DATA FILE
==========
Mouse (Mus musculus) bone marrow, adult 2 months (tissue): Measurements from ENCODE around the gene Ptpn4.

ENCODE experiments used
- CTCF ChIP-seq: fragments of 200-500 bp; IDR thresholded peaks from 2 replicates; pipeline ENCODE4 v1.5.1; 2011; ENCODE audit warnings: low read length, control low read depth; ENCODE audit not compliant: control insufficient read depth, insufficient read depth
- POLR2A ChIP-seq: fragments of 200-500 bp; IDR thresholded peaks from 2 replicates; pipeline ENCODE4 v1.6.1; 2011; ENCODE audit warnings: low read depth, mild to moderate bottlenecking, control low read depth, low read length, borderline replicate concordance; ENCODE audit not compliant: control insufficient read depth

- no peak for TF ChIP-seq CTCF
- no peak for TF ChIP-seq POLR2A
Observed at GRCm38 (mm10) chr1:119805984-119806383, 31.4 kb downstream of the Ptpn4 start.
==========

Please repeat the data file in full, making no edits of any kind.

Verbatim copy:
Mouse (Mus musculus) bone marrow, adult 2 months (tissue): Measurements from ENCODE around the gene Ptpn4.

ENCODE experiments used
- CTCF ChIP-seq: fragments of 200-500 bp; IDR thresholded peaks from 2 replicates; pipeline ENCODE4 v1.5.1; 2011; ENCODE audit warnings: low read length, control low read depth; ENCODE audit not compliant: control insufficient read depth, insufficient read depth
- POLR2A ChIP-seq: fragments of 200-500 bp; IDR thresholded peaks from 2 replicates; pipeline ENCODE4 v1.6.1; 2011; ENCODE audit warnings: low read depth, mild to moderate bottlenecking, control low read depth, low read length, borderline replicate concordance; ENCODE audit not compliant: control insufficient read depth

- no peak for TF ChIP-seq CTCF
- no peak for TF ChIP-seq POLR2A
Observed at GRCm38 (mm10) chr1:119805984-119806383, 31.4 kb downstream of the Ptpn4 start.